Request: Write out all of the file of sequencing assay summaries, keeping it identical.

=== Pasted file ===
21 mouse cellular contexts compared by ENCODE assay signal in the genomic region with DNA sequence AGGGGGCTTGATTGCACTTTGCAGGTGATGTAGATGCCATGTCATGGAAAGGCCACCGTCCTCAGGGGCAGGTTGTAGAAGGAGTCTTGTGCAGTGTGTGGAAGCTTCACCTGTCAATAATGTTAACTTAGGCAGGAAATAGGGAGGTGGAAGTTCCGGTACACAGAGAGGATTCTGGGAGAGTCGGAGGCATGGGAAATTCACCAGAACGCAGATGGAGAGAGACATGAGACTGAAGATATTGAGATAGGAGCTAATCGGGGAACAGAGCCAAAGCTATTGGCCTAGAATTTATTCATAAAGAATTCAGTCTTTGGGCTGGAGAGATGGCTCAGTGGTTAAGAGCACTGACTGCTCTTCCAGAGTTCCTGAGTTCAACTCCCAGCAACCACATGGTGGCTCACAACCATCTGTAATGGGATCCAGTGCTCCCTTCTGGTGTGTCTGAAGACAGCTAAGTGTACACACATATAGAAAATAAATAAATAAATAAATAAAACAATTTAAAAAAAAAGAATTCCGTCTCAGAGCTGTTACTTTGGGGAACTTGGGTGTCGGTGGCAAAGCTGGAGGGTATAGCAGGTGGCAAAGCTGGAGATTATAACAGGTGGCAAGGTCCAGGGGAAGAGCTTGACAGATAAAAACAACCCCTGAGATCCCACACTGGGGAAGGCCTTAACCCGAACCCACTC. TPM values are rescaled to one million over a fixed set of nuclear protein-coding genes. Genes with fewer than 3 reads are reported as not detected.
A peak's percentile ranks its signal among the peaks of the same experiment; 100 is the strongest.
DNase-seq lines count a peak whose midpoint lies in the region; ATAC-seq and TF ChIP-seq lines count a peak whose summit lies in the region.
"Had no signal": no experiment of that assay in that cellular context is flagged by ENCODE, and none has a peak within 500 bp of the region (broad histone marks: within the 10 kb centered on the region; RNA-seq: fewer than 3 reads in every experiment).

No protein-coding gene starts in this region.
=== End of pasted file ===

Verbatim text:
21 mouse cellular contexts compared by ENCODE assay signal in the genomic region with DNA sequence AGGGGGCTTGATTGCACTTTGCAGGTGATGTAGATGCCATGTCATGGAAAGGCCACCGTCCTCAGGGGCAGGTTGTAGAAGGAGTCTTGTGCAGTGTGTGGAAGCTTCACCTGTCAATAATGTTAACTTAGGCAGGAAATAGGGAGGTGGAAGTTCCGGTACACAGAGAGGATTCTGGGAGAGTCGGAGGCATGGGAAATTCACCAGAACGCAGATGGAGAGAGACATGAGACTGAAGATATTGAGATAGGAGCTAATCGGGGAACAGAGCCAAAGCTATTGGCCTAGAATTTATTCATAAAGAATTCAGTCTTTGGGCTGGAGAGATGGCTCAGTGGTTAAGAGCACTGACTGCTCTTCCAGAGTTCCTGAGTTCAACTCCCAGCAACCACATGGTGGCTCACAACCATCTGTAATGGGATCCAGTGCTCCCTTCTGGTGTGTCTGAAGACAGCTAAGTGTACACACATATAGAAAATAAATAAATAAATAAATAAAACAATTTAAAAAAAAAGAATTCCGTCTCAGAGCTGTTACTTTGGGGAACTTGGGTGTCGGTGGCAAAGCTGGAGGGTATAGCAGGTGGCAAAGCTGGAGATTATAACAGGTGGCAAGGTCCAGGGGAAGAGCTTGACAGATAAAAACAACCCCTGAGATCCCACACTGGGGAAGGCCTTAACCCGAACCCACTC. TPM values are rescaled to one million over a fixed set of nuclear protein-coding genes. Genes with fewer than 3 reads are reported as not detected.
A peak's percentile ranks its signal among the peaks of the same experiment; 100 is the strongest.
DNase-seq lines count a peak whose midpoint lies in the region; ATAC-seq and TF ChIP-seq lines count a peak whose summit lies in the region.
"Had no signal": no experiment of that assay in that cellular context is flagged by ENCODE, and none has a peak within 500 bp of the region (broad histone marks: within the 10 kb centered on the region; RNA-seq: fewer than 3 reads in every experiment).

No protein-coding gene starts in this region.